My advisor told me that he had never seen anyone approach the novel from this angle, and that successful completion of my thesis could open up new discussions on the topic. I feel accomplished to have been able to provide a new take on an old subject for a professor who has been teaching literature since the early 60s.

Far too often, students and teachers are judged by grades and exam results. In truth, each of us is so much more than the grades we earn in high school. The grades and exam results tell us something about our recent performance on a narrow range of tasks given us by the school. But they tell us nothing about what we are, who we are, or what we may be and do in the future. “I can’t count the number of times I wished I had been a better student in your World Lit class”, Kathy wrote. Her poor performance in my class would have led unwise observers to conclude that she was not cut out for an academic future, or that if she did pursue a university degree, it should certainly not be in English literature.

Such unwise observers might also conclude that I had not done a very good job with Kathy, and that her poor results followed from my poor performance as a teacher. But grades and exams don’t tell the whole story. Sometimes the results of a teacher’s efforts remain invisible for years; often the most important effects of a teacher’s work are impossible to measure.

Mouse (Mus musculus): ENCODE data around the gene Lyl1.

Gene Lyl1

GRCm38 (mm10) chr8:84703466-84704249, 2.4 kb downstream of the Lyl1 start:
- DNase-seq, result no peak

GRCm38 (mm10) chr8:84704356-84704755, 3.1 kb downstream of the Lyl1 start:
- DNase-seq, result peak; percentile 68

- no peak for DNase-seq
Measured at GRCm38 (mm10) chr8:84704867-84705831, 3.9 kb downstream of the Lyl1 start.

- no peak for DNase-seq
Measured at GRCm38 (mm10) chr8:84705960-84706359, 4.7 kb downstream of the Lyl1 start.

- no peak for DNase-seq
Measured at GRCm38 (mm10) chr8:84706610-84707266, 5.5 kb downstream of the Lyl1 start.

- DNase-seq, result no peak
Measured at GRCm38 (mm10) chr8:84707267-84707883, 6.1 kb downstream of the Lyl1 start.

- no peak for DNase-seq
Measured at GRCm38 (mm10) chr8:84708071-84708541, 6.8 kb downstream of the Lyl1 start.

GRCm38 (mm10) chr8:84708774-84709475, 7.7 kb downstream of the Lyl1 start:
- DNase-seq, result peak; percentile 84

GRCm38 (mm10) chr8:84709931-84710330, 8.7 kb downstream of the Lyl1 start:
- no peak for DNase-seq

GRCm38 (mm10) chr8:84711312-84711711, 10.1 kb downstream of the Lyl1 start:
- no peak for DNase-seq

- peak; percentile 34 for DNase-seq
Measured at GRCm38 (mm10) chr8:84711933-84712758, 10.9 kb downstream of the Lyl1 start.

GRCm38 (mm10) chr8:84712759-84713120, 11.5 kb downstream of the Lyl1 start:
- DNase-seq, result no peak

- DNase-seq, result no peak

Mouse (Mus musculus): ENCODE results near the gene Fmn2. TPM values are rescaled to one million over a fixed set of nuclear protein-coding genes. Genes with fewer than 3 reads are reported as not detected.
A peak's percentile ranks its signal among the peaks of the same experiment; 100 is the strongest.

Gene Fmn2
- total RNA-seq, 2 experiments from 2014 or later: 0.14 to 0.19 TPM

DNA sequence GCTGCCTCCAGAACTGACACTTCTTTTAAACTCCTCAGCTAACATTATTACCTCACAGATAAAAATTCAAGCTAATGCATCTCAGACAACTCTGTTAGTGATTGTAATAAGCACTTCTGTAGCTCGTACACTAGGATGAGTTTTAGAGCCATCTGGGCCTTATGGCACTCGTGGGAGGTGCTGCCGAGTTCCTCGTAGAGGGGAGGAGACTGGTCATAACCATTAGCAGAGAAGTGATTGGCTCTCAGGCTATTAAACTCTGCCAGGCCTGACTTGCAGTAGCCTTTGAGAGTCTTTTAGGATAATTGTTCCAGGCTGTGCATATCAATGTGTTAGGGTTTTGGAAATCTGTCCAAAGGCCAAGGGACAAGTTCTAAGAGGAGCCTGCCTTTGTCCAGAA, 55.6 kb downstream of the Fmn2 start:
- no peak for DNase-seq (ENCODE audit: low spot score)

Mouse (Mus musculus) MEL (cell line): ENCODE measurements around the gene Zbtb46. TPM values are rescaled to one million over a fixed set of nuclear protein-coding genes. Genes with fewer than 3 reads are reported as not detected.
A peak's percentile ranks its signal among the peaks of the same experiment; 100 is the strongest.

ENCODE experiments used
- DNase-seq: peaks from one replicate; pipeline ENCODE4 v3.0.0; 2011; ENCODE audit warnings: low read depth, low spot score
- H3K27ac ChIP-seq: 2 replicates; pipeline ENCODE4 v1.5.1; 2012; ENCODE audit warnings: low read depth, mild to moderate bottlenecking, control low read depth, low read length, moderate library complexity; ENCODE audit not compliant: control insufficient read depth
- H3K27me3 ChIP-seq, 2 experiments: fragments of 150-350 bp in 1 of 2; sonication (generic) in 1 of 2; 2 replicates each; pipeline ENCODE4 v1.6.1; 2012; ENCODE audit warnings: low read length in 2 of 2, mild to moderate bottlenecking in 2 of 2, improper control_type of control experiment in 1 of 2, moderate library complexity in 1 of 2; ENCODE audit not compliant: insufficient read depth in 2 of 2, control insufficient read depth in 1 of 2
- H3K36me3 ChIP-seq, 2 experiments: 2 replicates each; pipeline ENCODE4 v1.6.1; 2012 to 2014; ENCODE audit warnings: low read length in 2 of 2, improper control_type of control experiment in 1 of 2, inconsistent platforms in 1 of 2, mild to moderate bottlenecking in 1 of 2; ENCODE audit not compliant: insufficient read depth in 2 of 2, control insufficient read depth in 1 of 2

Kathy wrote, “I am steeped with gratitude for teachers like you, who taught me that education is not about having answers, but more importantly, it is about learning how and when to develop good questions. Kudos to you for having the fortitude to stick with [teaching], especially when some students do not always give their best efforts! You have been successful in creating a ripple that spans the vastness and touches the lives of others. . . . It does make a difference, even decades later.”

Students need stories like Kathy’s to remind them of what they can accomplish, given enough determination, patience, and persistence. Parents, teachers, school administrators, school boards, and politicians should be reminded of Kathy every time they forget that education is about much more than grades.